How is an incentive program different from a recognition program? It’s a distinction that often gets overlooked. While both types of programs reward employee behavior, they do so by triggering very different motivational cues, are geared towards different types of people, and are best suited for different situations. Below, we’ve constructed a brief breakdown of the differences between the two program types:
Motivational Cue = Competitiveness: The impetus for your typical incentive program is competition, whereby the sales instinct is cultivated and harnessed to promote growth among a specific group of results-driven individuals.
Who’s it for?: Unsurprisingly, these programs are geared toward a particular type of person, one who is unafraid of failure and is fueled by visceral success—the ideal salesperson.
When it works: Incentive programs are thus generally suited for achieving short-term sales goals, targets or deadlines, due to the fact that in most cases the pressure amplifies the competitive nature of this type of person. The reward, or prize factor, will often be sufficient to motivate the participants of such programs.
Motivational Cue = Acknowledgement & Approval: A recognition program, on the other hand, is designed as a concrete or quantitative form of praise-giving, a symbolic “pat on the back” that also carries some sought-after substance.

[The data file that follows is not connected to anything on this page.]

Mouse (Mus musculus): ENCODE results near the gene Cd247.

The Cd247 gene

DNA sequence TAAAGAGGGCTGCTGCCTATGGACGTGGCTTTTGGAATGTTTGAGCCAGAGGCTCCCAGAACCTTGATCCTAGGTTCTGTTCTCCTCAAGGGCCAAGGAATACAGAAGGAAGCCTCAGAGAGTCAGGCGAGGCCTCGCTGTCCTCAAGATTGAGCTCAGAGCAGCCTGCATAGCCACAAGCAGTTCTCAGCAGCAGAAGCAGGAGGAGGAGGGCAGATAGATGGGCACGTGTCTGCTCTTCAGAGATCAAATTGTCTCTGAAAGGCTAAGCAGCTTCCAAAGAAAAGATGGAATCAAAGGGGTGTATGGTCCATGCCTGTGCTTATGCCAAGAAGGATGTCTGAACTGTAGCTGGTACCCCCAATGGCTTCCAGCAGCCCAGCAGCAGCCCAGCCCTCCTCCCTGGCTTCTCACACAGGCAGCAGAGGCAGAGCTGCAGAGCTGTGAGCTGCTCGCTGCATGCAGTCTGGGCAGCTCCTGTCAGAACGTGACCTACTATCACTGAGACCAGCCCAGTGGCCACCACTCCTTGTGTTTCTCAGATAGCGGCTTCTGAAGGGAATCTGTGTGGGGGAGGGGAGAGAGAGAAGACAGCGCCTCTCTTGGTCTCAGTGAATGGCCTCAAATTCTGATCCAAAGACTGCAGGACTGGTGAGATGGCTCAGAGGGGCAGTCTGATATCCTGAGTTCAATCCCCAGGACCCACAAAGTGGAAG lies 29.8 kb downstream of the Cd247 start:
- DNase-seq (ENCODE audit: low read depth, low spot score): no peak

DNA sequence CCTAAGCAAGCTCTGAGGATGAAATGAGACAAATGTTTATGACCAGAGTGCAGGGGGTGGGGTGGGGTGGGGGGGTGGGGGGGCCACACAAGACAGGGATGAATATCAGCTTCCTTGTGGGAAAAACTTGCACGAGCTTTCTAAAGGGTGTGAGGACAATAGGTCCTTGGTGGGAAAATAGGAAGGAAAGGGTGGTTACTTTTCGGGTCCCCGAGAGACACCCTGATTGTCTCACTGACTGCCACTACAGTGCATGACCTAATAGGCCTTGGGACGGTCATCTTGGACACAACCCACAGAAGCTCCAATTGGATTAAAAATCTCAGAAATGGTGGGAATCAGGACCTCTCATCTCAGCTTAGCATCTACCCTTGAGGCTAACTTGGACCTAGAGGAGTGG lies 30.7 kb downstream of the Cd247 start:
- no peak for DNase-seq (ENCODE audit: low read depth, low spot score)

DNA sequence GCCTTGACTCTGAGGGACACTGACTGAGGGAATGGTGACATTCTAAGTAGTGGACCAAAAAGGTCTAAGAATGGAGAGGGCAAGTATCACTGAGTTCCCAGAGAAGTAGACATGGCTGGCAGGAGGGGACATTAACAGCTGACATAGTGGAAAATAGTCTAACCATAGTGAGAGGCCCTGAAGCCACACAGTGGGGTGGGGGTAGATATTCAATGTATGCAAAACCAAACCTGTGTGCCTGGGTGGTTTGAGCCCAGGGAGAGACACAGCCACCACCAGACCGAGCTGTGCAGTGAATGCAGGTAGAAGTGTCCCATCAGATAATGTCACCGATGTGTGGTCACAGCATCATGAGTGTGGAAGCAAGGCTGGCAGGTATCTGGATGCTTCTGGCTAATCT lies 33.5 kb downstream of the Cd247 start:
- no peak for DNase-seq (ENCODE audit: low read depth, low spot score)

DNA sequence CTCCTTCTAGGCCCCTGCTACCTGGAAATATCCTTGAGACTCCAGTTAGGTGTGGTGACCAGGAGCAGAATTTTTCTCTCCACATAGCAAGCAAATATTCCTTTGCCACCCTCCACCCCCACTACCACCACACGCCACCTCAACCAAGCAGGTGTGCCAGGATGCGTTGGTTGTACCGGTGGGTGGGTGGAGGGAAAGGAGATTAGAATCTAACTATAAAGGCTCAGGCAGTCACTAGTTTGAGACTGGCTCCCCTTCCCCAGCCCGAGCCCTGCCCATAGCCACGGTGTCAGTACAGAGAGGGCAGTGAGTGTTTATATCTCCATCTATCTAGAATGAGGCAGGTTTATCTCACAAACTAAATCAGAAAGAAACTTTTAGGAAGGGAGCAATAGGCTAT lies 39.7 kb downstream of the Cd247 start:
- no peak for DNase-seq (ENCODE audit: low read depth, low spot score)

Who’s it for?: It functions as a means to reinforce companywide values, and is thus constructed with a broader range of participants in mind, typically those who, because of the nature of their job or position, are generally unaccustomed to receiving praise.
When it works: Recognition programs are a way for management to reward employees for reaching specific goals or producing high quality results in the workplace. A recognition program is meant to encourage repeat actions by reinforcing the action that you'd like to see repeated. Most recognition programs reward people for long-term (usually annual) results. This type of program also works well during periods of uncertainty when the company is faced with a culture crisis, such as the transition time after a big merger or in the midst of unfavorable cutbacks. It not only reestablishes the underlying principles of the company, but it also reminds employees of their value and serves as an acknowledgement of that value from the top-down.
Both incentive programs and recognition programs have their respective places in any performance improvement strategy. But in order to figure out where each fits, it’s important to understand how each functions. While one type of program seeks to pull performance up through the concept of a prize, the other seeks to push performance up through the use of praise. This subtle distinction can only be capitalized on when the situational factors driving them–motivational triggers, participant makeup, timing–are properly understood. At HMI, we're here to help you find the Incentive Program that's right for you.